I am currently in the middle of my practicals for my salters chemistry investigation. The title of my investigation is investigating the substitution reactions of halogenoalkanes. I have completed the practical using the tertiary halogenoalkane 2-methyl-2-bromopropane. My aim is to calculate the order with respect to each reactant and therefore the rate equation for the reaction. I have decided to measure the initial rate of the reaction to do so. Firstly I react the halogenoalkane with potassium hydroxide using ethanol as a common solvent at room temperature. After 30s I quenched the reaction using Sulphuric acid and then did a back titration with Sodium Hydroxide. I have then tried to calculate the initial rate but have had many problems. I am hoping it is an error in my calculation that someone maybe able to help me with! The data is as follows:
15 cm cubed of 0.02M Potassium Hydroxide solution in ethanol
20cm cubed of ethanol
0.1 cubed 0.1M 2-methyl-2-bromopropane
Quenched with 50cm cubed of 0.01 molar Sulphuric Acid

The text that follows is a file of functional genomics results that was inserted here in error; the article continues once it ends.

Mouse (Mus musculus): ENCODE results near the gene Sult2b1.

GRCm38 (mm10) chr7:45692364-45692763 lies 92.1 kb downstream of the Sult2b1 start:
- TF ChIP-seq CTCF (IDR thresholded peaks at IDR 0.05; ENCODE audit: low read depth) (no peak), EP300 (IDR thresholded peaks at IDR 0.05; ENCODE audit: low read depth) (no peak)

Indicator = 5 drops of phenol red
Titre of 0.1M Sodium Hydroxide = 8.9cm cubed.
And another set of data is:
5 cm cubed of Potassium Hydroxide solution in ethanol
0.6 cm cubed of 0.1 Molar 2-methyl-2-bromopropane
20.4 cm cubed of ethanol
Quenched with 20 cm cubed of 0.01M Sulphuric Acid
Titre of 4 cm cubed using 0.1 Sodium Hydroxide
Indicator = 5 drop of phenol red
Any help with the calculation or advice for this experiment would be greatly appreciated!
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- Thread Starter
- 15-11-2008 19:56
- 17-11-2008 15:26
Did you vary the time at which you quenched and then titrated? In the first set of data I would assume that as quite a large volume of potassium hydroxide is used it's in excess and so it's conc. remains fairly constant so the rate would be k=[2-methyl-2-bromopropane]^x. Then I would plot a graph of time of quenching vs volume of sodium hydroxide needed to neutralise. Then I would vary the volume of 2-methyl-2-bromopropane (maybe double it for example - but then remember to keep the total volume the same so concentration of the halogenoalkane is effectively being changed) then again plot a graph of time of quenching vs. volume of sodium hydroxide needed to neutralise. I would then compare these two gradients and see how it corresponds to the change in volume of the halogenoalkane.
Sorry if this is not of any use to you; I did this prac a long time ago! Good luck with it.